Parsley packs an antioxidant punch
Parsley is much more than a garnish.
Two tablespoons of parsley, high in vitamin K and the antioxidant vitamins A and C, pack 144 percent daily value (DV, based on 2,000 calories per day) of vitamin K for bone and heart health.
Along with its antioxidant vitamins, parsley contains several other unique compounds that also pack antioxidant punch. Myristicin, one of parsley's essential oils, was shown in animal studies to have anti-inflammatory properties to inhibit tumor formation and growth, according to a 2011 study reported in Molecules.
Apigenin, one of many flavonoids in parsley, has been prevalent in recent breast cancer research, and has been shown to stop breast cancer cells from multiplying and growing, according to a study published in 2011 in Cancer Prevention Research.
Tell your doctor if heart disease runs in the family
Making sure your doctor knows about a family history of heart problems will help to establish your cardiac risk and allow you to take preventive steps, says a study in the Annals of Internal Medicine.
Researchers in England checked to see if including a family history questionnaire improved their ability to identify people at high risk of coronary heart disease (CHD). Also known as coronary artery disease, CHD is the narrowing of the blood vessels that supply the heart muscle, which causes chest pain and heart attacks.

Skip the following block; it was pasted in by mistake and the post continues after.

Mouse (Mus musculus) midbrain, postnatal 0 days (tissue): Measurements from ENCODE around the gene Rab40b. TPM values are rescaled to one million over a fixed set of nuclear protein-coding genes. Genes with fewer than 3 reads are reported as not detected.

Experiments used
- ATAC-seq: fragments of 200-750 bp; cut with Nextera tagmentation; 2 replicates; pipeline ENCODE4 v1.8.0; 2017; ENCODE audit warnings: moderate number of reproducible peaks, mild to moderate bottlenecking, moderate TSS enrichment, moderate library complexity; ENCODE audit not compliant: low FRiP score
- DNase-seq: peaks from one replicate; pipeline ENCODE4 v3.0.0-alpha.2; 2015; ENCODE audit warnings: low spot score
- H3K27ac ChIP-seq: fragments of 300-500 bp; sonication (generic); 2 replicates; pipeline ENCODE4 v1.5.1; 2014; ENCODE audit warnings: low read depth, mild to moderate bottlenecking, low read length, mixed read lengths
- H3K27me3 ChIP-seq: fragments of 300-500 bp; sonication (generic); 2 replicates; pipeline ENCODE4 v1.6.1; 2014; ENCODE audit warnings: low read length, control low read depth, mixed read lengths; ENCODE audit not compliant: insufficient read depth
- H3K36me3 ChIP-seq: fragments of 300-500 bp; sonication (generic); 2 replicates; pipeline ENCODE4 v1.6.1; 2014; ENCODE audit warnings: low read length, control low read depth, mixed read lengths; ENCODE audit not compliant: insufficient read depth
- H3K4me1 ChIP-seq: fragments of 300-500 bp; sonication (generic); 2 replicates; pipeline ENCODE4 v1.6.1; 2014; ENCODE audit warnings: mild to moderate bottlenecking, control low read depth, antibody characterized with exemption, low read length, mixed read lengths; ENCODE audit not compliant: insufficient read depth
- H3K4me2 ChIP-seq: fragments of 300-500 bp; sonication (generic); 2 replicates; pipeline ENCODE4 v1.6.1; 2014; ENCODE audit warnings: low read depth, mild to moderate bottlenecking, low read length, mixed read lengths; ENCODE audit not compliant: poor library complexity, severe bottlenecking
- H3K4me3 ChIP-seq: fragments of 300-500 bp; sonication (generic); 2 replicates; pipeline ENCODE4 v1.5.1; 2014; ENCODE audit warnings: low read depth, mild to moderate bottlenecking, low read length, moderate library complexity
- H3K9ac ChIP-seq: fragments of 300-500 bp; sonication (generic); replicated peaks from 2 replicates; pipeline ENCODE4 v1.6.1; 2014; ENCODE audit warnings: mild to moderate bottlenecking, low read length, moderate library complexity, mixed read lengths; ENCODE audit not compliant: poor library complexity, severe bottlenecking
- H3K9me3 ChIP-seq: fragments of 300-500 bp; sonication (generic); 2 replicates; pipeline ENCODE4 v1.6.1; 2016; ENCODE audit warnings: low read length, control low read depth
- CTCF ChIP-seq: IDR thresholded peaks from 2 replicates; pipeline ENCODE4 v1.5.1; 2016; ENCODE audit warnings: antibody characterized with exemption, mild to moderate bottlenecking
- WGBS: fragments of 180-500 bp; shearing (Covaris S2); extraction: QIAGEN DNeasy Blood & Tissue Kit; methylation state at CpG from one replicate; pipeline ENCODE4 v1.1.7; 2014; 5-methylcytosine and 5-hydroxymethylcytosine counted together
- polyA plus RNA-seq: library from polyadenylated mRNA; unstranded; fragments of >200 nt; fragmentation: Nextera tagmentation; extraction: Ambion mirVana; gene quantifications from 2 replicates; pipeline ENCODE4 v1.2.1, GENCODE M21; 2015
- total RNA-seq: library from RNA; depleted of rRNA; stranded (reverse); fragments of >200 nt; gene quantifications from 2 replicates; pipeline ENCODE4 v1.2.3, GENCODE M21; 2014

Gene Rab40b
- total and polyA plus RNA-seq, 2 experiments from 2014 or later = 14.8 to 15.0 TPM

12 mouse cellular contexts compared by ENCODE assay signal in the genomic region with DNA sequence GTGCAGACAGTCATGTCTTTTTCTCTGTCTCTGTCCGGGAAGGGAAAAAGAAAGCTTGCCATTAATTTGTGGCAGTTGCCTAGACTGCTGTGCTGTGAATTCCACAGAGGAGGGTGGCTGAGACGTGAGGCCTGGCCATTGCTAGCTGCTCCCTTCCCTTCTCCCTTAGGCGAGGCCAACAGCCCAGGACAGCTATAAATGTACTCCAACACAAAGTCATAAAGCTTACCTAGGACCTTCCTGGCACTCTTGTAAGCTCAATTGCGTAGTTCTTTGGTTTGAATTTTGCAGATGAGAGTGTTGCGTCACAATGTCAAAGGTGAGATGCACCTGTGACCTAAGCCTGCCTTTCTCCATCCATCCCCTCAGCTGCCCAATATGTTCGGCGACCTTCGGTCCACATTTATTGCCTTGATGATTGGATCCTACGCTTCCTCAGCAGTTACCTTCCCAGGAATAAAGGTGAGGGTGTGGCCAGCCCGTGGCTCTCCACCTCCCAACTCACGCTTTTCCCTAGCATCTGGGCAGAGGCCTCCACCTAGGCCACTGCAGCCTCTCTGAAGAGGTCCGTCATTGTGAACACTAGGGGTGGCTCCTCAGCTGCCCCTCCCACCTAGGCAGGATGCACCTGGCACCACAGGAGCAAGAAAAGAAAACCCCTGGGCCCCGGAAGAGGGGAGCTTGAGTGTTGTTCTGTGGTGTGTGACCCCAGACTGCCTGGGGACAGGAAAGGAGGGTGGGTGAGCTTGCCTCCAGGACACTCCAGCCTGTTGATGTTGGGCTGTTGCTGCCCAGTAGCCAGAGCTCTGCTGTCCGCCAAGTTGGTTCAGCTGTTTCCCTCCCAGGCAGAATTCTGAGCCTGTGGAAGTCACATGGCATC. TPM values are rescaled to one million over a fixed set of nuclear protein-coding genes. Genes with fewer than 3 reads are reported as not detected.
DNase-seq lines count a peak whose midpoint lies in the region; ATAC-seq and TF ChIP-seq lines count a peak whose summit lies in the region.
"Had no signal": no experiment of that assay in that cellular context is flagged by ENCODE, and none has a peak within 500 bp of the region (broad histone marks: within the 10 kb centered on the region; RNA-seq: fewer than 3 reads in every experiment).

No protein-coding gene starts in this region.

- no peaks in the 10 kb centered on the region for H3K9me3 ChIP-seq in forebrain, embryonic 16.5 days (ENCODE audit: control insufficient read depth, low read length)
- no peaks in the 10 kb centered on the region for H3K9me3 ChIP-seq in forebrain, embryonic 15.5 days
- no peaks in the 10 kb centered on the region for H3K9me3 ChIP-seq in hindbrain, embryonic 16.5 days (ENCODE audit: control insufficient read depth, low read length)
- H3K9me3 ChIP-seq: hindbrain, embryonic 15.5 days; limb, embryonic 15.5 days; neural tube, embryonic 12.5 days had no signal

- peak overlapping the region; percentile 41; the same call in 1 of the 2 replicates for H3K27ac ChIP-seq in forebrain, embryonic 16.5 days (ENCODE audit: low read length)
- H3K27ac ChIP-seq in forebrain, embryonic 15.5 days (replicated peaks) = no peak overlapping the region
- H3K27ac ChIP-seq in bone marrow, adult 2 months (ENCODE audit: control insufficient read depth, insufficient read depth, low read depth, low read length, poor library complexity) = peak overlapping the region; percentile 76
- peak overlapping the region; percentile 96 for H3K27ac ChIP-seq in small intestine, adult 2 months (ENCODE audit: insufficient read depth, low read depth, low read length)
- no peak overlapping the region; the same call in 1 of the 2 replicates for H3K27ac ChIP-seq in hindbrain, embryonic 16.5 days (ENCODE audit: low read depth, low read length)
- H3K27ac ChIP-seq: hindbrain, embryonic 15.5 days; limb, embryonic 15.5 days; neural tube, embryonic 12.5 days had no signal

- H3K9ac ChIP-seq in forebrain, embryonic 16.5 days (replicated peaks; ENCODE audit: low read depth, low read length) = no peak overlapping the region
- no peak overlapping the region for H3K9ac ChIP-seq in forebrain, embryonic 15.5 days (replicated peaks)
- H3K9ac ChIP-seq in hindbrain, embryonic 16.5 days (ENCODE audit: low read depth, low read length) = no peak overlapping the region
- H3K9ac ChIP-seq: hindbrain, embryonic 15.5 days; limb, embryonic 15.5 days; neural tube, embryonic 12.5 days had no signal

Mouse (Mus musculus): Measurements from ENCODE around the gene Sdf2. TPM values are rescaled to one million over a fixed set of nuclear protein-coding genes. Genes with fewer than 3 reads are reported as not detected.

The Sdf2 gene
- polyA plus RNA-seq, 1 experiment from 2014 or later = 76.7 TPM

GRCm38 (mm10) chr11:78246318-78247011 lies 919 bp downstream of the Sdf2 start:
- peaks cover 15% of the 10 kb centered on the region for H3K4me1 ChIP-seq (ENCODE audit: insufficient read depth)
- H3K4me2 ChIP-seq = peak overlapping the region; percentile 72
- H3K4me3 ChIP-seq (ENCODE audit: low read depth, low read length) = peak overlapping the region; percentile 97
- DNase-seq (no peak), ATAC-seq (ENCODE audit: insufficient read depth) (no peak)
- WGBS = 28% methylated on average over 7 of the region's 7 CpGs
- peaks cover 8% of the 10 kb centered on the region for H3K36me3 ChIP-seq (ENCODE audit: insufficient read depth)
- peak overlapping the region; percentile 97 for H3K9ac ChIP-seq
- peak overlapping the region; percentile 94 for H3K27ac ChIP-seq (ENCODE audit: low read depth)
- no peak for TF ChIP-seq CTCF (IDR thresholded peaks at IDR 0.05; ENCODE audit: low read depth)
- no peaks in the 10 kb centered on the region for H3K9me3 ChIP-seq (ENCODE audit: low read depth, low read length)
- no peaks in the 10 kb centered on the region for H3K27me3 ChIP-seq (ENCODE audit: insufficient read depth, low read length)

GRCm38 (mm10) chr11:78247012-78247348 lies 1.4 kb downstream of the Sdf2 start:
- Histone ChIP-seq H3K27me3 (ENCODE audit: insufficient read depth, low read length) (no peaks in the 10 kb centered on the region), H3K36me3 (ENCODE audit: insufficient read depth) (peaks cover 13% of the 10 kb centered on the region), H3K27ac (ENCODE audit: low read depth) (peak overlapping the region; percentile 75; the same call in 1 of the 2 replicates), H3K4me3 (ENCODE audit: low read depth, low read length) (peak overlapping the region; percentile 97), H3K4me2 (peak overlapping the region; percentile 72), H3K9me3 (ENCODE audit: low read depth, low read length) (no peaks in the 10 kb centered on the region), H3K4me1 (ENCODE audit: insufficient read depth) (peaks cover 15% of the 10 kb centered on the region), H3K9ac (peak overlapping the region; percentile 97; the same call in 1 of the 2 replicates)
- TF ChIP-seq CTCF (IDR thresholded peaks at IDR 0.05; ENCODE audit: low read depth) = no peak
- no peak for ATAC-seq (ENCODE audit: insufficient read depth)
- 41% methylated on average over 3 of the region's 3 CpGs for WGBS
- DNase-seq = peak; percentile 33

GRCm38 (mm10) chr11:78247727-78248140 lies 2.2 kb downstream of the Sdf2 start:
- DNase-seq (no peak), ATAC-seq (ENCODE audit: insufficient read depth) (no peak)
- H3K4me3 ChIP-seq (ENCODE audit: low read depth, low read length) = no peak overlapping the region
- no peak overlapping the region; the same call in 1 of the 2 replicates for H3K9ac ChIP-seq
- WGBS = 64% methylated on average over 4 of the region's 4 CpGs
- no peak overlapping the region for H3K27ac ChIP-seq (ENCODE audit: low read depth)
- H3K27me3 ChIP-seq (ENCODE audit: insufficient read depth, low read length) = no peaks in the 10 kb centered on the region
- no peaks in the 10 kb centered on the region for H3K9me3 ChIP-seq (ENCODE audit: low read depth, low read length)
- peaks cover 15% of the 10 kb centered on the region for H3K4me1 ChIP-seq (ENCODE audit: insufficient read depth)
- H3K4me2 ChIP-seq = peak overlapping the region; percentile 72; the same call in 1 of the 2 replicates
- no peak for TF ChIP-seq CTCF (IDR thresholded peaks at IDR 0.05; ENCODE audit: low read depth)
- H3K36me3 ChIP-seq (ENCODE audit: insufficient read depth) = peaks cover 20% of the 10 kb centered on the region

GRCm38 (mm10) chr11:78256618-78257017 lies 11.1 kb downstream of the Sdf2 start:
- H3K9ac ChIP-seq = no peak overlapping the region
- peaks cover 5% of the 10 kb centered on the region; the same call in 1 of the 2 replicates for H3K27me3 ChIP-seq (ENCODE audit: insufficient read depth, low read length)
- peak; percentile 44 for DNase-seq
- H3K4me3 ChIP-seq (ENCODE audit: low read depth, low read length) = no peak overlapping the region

The routine calculation of your risk of CHD in the next 10 years takes into account age, sex, tobacco use, cholesterol level, and blood pressure. Having a parent or sibling who developed CHD before age 55 also increases risk. The researchers found that the questionnaire did improve their ability (by about 5 percent) to identify people at high risk for CHD and may increase the likelihood that they receive preventive care.
Exercise for memory
If there weren't enough good reasons to exercise, here's another one: A new study finds exercise improves memory and reduces the risk for cognitive decline as we get older.
The study included 86 women ages 70 to 80, some of whom had mild cognitive impairment - a loss of memory and mental function that often precedes Alzheimer's disease and other forms of dementia. The women were randomly assigned to do resistance training, aerobics or balance and toning exercises twice per week.
After six months, 77 women remained in the study. Women in the resistance-training group performed much better on tests of attention, conflict resolution and memory than those in the balance and toning group, according to results published in the April 23 Archives of Internal Medicine. The aerobic training group didn't see as much of an improvement in mental function, although their physical function did improve.
This study suggests firming your muscles can also tone up your mind. Before starting any resistance training program, check with your doctor to make sure it's safe for you to exercise.